Private sector workers suffered tremendously during the past recession through job loss, reduced wages and benefits and reduced hours. This is one of the costs of a dynamic and free society - the business cycle in a market economy does trend upward over time leading to increasing standards of living. However, the fluctuations in the cycle fall heavily upon individuals - think of typewriter manufacturing workers, workers manufacturing VCRs, horse and buggy manufacturing workers, milk delivery drivers, well the list does tend to go on and on. These workers did in fact lose their jobs not to cyclical unemployment but structural unemployment. And it is good that they lost their jobs. For without the creative destruction that is embedded in the market order, free societies are doomed.

"Joseph Schumpeter (1883–1950) coined the seemingly paradoxical term “creative destruction,” and generations of economists have adopted it as a shorthand description of the free market’s messy way of delivering progress. In Capitalism, Socialism, and Democracy (1942), the Austrian economist wrote:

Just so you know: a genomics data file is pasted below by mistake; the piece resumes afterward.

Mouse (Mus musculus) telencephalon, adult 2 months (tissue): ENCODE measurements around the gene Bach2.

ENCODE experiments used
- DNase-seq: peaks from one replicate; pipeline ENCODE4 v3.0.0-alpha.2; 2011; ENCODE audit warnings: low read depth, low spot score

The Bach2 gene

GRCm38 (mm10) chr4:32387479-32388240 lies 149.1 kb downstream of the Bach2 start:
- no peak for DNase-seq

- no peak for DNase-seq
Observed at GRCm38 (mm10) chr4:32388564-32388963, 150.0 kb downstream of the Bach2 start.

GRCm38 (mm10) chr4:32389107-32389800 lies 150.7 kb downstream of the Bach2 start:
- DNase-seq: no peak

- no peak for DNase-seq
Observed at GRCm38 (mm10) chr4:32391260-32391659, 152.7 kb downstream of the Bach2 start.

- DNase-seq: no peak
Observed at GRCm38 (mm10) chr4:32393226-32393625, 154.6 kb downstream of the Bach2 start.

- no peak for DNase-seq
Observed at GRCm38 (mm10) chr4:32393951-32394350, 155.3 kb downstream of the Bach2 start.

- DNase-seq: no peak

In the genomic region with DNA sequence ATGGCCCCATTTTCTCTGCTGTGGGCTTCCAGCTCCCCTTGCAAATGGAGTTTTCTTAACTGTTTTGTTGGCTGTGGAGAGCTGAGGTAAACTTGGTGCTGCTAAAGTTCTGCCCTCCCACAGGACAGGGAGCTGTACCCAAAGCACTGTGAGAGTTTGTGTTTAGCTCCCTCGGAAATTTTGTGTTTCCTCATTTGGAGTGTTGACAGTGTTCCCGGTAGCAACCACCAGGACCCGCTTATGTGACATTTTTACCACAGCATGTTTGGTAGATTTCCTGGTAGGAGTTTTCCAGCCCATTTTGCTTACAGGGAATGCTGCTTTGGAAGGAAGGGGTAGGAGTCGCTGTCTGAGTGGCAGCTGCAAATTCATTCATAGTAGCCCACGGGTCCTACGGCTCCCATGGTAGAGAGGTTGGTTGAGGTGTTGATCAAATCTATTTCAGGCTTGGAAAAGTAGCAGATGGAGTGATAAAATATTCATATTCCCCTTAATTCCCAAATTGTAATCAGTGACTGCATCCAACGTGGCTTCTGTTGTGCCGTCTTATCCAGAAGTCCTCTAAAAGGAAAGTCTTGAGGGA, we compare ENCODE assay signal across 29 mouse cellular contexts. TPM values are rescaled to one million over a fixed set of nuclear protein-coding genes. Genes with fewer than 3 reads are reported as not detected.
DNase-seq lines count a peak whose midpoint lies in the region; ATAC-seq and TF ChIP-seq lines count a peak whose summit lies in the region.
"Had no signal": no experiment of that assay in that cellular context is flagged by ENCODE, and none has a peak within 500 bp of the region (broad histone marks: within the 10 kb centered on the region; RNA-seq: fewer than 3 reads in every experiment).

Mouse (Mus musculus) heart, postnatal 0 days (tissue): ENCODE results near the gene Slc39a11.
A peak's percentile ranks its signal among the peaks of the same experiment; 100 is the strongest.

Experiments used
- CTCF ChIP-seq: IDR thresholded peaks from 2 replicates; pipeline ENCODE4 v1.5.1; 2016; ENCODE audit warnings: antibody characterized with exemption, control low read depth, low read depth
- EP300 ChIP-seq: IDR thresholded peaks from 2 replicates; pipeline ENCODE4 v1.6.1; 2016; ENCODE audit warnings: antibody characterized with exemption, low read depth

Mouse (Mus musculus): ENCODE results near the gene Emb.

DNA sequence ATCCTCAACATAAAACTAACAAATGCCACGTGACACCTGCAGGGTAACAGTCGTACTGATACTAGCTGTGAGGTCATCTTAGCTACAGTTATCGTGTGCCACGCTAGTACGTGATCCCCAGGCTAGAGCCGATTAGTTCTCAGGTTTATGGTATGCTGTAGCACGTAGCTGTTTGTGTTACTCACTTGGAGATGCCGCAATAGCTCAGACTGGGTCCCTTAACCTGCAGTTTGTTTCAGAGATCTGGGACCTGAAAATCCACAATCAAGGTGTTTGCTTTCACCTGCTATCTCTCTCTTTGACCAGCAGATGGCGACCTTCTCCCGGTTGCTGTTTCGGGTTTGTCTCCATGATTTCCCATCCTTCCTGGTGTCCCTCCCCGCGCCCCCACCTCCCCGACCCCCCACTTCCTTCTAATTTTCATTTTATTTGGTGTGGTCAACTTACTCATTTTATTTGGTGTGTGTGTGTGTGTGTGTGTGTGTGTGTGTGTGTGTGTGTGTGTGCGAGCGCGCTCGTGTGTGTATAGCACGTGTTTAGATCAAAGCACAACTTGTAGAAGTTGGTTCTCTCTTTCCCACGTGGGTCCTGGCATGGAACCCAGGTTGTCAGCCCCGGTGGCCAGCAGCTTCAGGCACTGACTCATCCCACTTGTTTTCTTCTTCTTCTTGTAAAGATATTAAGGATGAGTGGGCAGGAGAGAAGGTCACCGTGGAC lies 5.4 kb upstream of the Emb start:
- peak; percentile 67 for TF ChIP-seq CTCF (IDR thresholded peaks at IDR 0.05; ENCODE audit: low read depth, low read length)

The opening up of new markets, foreign or domestic, and the organizational development from the craft shop to such concerns as U.S. Steel illustrate the same process of industrial mutation—if I may use that biological term—that incessantly revolutionizes the economic structure from within, incessantly destroying the old one, incessantly creating a new one. This process of Creative Destruction is the essential fact about capitalism. (p. 83)"

Contrast this with public sector employees, during the past recession public sector jobs, wages, benefits and opportunities increased.

The anger at the private sector is misdirected and lead by elites/intellectuals and government officials making use of the tried and true populism that appeals to the masses of scared, angry and frustrated masses.

More evidence that we need economic education for Americans.

Tuesday, June 8, 2010

Government coercion

Harvard University economist Jeffrey Miron says the only sure thing taxpayers get for more spending on police and soldiers is more homicides.